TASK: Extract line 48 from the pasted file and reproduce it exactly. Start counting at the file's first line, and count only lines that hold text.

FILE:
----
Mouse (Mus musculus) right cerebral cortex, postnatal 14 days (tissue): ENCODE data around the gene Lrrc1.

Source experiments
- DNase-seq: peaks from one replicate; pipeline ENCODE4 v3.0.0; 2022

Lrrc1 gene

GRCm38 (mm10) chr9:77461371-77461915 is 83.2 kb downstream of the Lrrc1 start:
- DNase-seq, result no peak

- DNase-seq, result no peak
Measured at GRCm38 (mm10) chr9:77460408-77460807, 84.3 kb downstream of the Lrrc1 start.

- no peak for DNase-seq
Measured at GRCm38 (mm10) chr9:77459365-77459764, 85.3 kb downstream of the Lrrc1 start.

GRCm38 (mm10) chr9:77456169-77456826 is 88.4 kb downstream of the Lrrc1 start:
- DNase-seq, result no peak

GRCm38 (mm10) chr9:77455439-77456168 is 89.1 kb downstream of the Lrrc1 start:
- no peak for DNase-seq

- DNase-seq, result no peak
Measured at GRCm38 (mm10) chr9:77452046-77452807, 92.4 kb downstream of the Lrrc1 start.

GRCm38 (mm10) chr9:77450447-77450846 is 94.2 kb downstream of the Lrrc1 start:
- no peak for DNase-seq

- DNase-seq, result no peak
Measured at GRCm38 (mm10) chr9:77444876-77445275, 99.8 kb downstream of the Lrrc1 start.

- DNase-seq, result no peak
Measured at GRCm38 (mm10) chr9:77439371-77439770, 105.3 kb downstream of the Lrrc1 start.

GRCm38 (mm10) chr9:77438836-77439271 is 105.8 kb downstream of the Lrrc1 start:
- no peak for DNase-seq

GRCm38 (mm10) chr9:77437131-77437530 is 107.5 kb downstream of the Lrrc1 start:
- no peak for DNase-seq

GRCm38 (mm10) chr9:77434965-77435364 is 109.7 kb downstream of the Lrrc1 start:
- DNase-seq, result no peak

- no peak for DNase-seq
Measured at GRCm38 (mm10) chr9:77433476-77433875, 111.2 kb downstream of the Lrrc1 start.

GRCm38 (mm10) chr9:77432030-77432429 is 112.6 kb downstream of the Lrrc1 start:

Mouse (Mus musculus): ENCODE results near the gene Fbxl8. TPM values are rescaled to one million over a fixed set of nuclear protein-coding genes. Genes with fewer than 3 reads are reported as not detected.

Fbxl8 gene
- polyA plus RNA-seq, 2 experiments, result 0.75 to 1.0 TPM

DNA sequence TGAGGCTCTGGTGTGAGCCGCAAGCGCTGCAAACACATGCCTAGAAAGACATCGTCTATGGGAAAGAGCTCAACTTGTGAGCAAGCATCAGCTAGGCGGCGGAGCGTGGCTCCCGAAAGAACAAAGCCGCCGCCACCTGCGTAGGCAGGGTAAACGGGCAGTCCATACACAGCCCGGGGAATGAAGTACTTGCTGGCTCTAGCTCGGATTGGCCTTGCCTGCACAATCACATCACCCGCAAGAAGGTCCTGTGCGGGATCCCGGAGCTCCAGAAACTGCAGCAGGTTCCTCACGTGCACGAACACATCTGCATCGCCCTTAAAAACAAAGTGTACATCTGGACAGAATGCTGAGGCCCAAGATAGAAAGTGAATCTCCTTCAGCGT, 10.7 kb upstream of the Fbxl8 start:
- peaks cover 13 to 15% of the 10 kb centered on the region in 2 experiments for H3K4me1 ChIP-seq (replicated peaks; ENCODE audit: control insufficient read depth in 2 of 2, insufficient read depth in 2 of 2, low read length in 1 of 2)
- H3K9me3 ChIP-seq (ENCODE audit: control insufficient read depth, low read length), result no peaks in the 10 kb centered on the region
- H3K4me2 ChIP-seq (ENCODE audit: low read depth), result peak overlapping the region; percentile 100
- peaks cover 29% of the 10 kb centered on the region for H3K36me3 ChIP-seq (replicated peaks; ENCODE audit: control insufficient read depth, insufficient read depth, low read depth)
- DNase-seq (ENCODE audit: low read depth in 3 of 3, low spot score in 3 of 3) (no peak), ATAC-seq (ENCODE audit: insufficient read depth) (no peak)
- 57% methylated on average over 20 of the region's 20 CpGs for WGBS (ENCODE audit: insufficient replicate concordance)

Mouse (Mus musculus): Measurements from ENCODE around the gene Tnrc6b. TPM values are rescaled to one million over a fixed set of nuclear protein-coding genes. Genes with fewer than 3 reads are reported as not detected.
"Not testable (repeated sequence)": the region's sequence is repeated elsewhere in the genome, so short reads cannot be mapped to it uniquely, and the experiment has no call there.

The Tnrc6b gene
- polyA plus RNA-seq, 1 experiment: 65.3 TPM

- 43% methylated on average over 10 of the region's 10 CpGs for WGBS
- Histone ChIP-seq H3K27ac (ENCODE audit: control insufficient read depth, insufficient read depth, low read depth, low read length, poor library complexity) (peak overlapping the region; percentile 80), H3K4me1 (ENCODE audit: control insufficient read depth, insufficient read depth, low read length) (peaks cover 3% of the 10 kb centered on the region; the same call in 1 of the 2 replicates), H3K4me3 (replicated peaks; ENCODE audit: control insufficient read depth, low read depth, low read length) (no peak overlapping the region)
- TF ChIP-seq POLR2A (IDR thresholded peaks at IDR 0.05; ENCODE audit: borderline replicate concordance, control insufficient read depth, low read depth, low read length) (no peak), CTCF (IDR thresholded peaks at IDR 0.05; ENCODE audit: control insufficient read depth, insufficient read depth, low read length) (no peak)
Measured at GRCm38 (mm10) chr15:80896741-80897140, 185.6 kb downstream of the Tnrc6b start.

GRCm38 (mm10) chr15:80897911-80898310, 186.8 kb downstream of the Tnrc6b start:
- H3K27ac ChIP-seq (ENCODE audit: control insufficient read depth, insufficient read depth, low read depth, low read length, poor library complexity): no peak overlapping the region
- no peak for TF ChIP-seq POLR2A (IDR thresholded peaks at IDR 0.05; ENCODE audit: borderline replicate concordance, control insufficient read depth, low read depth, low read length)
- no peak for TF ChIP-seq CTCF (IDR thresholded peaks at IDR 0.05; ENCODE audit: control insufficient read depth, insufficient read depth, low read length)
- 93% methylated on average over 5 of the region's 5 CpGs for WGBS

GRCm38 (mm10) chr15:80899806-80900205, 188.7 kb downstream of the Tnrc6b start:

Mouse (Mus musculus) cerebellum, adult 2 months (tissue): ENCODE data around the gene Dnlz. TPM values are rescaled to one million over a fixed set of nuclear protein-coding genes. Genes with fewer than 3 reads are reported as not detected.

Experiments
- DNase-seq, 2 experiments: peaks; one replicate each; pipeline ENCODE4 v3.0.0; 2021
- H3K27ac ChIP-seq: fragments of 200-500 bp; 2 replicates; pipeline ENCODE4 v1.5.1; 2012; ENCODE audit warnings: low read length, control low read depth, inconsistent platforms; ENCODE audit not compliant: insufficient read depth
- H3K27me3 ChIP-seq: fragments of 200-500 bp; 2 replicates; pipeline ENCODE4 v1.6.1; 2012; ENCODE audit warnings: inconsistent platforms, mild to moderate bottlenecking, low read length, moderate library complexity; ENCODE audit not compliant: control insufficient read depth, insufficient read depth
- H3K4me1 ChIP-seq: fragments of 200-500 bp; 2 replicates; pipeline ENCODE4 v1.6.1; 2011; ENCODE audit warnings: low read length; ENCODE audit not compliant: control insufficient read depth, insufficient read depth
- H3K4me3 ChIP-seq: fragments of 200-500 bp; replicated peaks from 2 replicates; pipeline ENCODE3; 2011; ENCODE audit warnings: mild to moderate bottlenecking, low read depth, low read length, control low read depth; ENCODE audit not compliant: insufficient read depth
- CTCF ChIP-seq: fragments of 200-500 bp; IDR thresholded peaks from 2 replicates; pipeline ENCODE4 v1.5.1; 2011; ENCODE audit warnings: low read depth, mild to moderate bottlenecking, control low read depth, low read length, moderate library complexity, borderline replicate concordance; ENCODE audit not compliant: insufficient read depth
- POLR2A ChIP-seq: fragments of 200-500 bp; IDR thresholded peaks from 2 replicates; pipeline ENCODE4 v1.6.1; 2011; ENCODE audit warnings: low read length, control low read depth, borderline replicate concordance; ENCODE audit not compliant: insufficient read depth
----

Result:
- TF ChIP-seq POLR2A (IDR thresholded peaks at IDR 0.05; ENCODE audit: borderline replicate concordance, control insufficient read depth, low read depth, low read length) (no peak), CTCF (IDR thresholded peaks at IDR 0.05; ENCODE audit: control insufficient read depth, insufficient read depth, low read length) (no peak)